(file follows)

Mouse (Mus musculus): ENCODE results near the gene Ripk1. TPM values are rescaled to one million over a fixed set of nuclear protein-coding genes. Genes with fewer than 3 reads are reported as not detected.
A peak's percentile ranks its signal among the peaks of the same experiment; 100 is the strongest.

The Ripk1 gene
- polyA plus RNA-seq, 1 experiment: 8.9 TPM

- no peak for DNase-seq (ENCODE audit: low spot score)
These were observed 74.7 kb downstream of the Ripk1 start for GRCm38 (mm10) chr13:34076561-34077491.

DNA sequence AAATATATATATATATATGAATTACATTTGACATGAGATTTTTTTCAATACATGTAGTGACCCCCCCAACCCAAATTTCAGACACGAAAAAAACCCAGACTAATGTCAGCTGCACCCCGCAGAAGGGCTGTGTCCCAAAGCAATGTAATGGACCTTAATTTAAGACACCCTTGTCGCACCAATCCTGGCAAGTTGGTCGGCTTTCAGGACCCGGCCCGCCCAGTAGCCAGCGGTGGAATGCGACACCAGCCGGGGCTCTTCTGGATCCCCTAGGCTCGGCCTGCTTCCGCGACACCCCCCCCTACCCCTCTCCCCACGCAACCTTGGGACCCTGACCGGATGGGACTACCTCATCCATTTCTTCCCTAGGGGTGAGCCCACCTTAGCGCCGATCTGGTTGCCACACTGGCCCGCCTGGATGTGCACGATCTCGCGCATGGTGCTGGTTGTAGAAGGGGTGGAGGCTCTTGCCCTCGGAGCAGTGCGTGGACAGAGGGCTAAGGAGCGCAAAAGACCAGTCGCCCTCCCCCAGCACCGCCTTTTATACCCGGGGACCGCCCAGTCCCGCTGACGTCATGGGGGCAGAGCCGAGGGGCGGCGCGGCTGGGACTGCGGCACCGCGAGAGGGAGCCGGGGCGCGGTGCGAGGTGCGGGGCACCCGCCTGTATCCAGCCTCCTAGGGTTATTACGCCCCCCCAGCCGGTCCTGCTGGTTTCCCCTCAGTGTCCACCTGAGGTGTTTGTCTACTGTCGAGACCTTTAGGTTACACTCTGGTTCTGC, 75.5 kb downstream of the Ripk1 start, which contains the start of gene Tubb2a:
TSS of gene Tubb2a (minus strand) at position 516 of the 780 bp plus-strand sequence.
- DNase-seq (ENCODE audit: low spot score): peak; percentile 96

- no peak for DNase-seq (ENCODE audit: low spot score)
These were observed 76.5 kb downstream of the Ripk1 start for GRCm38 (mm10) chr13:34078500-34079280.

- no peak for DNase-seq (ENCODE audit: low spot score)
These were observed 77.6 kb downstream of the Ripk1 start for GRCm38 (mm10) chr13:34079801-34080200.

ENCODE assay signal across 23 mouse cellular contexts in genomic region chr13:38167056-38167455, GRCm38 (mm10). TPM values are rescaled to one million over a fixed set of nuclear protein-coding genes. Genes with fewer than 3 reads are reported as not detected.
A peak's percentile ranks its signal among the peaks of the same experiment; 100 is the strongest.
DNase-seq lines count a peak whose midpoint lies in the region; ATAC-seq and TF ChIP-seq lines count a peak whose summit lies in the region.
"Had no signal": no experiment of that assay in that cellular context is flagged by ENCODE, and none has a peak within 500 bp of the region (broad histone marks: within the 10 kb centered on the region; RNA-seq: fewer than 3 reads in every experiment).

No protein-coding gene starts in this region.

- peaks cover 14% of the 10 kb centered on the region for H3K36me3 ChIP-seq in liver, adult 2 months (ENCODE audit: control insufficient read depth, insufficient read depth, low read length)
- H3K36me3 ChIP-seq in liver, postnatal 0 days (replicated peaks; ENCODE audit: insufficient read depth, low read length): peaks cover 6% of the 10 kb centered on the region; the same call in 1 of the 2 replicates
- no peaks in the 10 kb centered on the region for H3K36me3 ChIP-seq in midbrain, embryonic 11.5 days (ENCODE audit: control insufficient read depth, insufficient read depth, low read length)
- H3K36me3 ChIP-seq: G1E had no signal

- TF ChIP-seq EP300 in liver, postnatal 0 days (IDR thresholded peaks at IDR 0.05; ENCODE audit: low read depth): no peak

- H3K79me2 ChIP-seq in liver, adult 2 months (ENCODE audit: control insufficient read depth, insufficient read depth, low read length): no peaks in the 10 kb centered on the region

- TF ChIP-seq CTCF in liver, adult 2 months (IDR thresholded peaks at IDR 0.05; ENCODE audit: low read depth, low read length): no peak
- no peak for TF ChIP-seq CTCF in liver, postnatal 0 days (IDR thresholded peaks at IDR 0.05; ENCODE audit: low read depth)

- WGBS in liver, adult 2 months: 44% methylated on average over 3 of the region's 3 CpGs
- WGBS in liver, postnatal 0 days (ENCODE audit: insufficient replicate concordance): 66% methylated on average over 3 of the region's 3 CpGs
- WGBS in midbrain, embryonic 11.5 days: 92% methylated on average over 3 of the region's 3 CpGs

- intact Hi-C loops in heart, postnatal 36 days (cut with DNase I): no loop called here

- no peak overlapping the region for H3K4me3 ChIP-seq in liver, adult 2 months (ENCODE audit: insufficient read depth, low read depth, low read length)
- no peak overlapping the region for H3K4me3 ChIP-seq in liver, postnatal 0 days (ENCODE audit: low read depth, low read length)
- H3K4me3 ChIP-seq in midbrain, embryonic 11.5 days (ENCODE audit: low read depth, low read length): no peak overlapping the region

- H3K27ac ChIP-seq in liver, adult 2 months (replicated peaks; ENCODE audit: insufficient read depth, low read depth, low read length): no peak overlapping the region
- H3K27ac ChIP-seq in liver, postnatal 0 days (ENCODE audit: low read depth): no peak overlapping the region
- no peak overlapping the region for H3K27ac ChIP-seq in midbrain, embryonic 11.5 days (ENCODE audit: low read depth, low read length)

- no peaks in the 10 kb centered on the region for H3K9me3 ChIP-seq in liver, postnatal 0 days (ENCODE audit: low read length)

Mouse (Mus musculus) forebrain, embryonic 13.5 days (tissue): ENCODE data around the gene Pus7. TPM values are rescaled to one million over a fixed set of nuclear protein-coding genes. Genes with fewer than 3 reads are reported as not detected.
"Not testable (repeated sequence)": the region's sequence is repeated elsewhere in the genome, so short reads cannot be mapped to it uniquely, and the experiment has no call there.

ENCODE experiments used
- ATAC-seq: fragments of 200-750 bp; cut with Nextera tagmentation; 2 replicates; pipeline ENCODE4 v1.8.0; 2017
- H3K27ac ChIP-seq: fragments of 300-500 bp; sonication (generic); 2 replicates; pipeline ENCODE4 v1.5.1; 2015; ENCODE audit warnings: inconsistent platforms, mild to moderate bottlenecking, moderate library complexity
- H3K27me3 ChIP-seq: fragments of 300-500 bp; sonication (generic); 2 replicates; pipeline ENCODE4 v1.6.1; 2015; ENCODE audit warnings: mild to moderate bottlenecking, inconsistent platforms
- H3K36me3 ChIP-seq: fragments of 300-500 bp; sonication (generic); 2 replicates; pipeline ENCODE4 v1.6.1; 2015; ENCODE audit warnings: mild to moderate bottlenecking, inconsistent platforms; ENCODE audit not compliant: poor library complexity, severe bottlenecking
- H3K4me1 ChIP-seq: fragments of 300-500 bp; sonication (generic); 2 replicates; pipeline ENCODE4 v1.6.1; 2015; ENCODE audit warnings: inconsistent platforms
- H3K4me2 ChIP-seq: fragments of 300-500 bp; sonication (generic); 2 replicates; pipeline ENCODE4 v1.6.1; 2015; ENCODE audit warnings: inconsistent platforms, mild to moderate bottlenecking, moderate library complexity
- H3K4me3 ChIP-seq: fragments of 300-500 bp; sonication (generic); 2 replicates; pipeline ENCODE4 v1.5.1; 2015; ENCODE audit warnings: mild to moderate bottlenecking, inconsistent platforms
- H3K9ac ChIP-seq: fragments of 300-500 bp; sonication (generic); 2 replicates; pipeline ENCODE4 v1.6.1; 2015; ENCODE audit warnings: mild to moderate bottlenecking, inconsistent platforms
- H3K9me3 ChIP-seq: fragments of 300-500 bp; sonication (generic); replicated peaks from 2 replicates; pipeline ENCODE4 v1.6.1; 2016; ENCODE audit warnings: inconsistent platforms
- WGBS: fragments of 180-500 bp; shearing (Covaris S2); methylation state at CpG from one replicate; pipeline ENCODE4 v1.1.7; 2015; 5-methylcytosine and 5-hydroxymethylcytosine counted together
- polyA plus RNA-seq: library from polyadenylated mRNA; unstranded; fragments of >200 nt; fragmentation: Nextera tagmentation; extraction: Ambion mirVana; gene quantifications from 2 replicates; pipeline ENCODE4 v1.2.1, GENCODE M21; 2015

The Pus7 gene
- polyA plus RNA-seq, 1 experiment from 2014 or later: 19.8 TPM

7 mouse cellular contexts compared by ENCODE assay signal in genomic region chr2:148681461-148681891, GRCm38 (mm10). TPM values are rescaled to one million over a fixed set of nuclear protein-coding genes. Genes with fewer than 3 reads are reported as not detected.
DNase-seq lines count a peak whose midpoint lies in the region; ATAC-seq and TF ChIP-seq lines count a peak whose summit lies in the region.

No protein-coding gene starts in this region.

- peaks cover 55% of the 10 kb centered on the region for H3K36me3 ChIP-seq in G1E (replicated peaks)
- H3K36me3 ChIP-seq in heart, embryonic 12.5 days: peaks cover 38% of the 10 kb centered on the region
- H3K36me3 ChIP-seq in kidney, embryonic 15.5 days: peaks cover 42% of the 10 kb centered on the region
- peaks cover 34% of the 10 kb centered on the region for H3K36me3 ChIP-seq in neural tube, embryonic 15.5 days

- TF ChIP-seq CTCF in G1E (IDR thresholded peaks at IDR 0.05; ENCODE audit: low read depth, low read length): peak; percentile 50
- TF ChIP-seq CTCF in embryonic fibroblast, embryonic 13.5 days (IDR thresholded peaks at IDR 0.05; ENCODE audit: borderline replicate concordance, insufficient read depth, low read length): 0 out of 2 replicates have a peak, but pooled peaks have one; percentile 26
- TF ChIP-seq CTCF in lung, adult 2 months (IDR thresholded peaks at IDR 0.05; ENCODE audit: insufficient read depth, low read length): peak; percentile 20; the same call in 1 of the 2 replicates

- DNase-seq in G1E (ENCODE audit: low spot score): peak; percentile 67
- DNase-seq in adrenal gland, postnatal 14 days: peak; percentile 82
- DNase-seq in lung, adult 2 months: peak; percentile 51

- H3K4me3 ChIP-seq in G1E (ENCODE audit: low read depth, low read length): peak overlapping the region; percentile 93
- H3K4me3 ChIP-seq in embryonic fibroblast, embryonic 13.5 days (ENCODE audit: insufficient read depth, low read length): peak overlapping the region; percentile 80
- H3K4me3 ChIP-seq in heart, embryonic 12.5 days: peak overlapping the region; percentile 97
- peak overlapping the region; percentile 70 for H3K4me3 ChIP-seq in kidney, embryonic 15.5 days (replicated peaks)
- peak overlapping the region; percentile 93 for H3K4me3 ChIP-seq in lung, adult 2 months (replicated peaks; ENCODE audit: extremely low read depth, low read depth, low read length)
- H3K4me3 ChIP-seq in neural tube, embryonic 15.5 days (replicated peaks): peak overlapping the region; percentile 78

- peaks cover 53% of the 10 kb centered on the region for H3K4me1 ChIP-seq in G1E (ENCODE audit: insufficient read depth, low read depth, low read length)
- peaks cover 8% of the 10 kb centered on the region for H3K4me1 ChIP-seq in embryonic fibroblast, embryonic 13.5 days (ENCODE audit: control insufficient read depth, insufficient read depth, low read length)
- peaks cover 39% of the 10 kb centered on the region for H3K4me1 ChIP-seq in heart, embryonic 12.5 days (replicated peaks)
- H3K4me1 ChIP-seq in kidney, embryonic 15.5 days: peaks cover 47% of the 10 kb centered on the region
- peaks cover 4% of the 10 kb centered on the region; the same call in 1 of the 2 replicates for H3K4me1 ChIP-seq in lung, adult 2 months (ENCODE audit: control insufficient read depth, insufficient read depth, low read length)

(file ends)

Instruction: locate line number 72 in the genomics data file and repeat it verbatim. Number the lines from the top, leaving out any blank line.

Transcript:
- H3K4me3 ChIP-seq in neural tube, embryonic 15.5 days (replicated peaks): peak overlapping the region; percentile 78